February 21, 2009

sense of place

... no place is a place until it has had a poet. And that is about what Yeats was saying only a moment ago. No place, not even a wild place, is a place until it has had that human attention that at its highest reach we call poetry. What Frost did for New Hampshire and Vermont, what Faulkner did for Mississippi and Steinbeck for the Salinas Valley, Wendell Berry is doing for his family corner of Kentucky, and hundreds of other place-loving people, gifted or not, are doing for places they were born in, or reared in, or have adopted and made their own.

I doubt that we will ever get the motion out of the American, for everything in his culture of opportunity and abundance has, up to now, urged motion on him as a form of virtue. Our tradition of restlessness will not be outgrown in a generation or two, even if the motives for restlessness are withdrawn. But after all, in a few months it will be half a millennium since Europeans first laid eyes on this continent. At least in geographical terms, the frontiers have been explored and crossed. It is probably time we settled down. It is probably time we looked around us instead of looking ahead. We have no business, any longer, in being impatient with history. We need to know our history in much greater depth, even back into the geology, which, as Henry Adams said, is only history projected a little way back from Mr. Jefferson.

History was part of the baggage we threw overboard when we launched ourselves into the New World. We threw it away because it repealed old tyrannies, old limitations, galling obligations, bloody memories. Plunging into the future through a landscape that had no history, we did both the country and ourselves some harm along with some good. Neither the country nor the society we built out of it can be healthy until we stop raiding and running, and learn to be quiet part of the time, and acquire the sense not of ownership but of belonging.

“The land was ours before we were the land's,” says Robert Frost's poem.
from Wallace Stegner, Where the Bluebird Sings to the Lemonade Springs

I was born in San Francisco; I grew up in Texas.

I returned to California, to Fort Ord, on the Monterey peninsula, for boot camp when I enlisted in the Army in 1963. After boot camp, I remained on the Monterey peninsula to attend Hungarian language classes at the Defense Language Institute at the Presidio of Monterey.

An aside: the Monterey peninsula, with its Monarch butterflies, its gorgeous view of the Pacific Ocean, its windswept trees. the early morning fog (thickest just as we stand inspection in the seal-barking predawn of another day of Magyar language instruction), and evenings spent on Cannery Row, may be one of god's gifts (no suitable link to 'god's gifts', it tends to be all jibber jabber faith-based nonsense) to my youth (I'll maybe get around to discussing another such gift at a later time).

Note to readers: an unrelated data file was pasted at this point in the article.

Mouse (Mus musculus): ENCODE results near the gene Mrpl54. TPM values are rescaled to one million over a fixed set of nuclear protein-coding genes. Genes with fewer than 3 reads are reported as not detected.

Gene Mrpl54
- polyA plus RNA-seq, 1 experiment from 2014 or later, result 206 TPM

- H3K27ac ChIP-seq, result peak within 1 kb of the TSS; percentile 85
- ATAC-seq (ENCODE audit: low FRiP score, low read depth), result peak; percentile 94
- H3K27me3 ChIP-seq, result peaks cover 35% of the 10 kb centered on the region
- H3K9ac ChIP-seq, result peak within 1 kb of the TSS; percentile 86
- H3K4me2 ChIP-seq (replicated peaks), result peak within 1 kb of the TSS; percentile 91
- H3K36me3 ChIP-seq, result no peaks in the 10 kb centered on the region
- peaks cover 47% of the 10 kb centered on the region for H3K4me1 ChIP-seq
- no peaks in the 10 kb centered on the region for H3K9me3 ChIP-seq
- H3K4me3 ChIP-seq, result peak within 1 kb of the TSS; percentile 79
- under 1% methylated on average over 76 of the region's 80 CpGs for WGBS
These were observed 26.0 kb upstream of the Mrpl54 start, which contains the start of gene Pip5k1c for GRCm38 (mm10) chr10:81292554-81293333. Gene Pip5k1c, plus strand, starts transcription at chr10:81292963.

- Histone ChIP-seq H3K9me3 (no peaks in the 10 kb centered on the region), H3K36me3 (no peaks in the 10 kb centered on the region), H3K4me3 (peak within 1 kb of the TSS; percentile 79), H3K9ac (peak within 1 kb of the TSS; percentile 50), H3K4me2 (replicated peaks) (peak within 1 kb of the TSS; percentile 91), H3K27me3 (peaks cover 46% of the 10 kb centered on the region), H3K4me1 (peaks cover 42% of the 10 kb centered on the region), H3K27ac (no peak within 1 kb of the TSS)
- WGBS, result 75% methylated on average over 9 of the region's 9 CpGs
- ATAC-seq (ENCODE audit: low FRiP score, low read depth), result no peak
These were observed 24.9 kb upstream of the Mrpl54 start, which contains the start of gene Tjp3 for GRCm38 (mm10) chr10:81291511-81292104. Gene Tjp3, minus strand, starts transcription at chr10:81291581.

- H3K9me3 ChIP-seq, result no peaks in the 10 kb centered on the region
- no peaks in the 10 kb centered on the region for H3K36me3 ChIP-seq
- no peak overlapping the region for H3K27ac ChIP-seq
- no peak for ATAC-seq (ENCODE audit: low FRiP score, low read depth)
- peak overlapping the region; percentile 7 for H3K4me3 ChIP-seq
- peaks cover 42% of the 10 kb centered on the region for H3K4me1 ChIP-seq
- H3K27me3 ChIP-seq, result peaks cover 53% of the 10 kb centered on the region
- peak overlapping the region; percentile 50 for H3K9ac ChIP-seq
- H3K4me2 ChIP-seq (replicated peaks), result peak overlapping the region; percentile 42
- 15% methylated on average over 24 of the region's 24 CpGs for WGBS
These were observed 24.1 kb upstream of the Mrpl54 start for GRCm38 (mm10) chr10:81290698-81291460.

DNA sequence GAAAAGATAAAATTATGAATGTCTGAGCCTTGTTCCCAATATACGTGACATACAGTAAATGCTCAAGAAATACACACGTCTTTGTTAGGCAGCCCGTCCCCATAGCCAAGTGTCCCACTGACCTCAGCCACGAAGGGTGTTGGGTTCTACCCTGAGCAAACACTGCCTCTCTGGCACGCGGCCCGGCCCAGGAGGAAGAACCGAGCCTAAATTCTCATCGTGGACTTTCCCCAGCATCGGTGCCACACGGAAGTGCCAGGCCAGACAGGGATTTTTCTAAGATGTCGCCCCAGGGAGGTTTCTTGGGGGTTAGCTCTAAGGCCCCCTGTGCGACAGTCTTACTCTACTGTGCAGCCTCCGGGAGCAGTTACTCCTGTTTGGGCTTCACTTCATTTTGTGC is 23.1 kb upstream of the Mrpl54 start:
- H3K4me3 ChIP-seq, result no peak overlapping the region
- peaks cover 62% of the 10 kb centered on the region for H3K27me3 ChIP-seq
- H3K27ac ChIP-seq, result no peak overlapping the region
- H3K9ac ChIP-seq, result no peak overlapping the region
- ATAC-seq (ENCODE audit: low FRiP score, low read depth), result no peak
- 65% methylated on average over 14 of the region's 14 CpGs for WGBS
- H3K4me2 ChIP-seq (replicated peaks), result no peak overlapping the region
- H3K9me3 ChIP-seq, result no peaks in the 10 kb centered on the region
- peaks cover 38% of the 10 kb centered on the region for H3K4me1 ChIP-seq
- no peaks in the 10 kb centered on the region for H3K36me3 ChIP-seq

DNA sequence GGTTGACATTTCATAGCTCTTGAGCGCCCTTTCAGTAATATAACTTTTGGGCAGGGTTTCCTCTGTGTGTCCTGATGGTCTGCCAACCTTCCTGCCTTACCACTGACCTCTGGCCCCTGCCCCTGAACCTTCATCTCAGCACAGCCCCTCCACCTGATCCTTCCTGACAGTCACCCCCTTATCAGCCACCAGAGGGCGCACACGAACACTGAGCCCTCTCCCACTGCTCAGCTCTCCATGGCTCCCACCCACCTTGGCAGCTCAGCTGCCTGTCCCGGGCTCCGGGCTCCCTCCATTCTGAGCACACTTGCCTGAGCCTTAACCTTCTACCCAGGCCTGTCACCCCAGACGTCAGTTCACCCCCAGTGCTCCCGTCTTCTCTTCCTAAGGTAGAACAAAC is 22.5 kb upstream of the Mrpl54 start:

I have, on my own, forged a somewhat tenuous, but to me substantial-enough, connection between my birth place and my coming of age place. In 1972, a poetry anthology published in Berkeley, California by Thorp Springs Press, self-styled, The San Francisco Bark, a Gathering of Bay Area Poets, was put on sale and included a couple of my poems. In 1974, the Texas Center for Writers Press published the Bicentennial Collection of Texas Short Stories, edited by James P. White, and included "Gato Malo," one of my short stories. I was in both cases, and in all due modesty, flattered to be placed in such company.

My roots seem relatively clear to me, but my sense of self, my sense of place has been a little more troubling. Even though I came of age in Texas, the state is large enough to offer an abundance of locales and my family took advantage of this abundance. My schooling covered virtually the entire state (google the widths of Texas and you may sense some of my early vertigo). I started school in Antelope, moved to Windthorst and then Archer City, followed by Seth Ward and Plainview and then, in Odessa, back and forth across the landscape of the 'oil capitol of the world' (a title contested by Tulsa, Oklahoma), I attended several different schools: Crockett Junior High (some districts call these middle schools), Bonham Junior High, Odessa High, Permian High (in its inaugural year) and then back to Odessa High for graduation. Of course, lots of grand things happened during this time, but one of the grand things happening was not the necessary fermentation time for the forming of long and lasting friendships.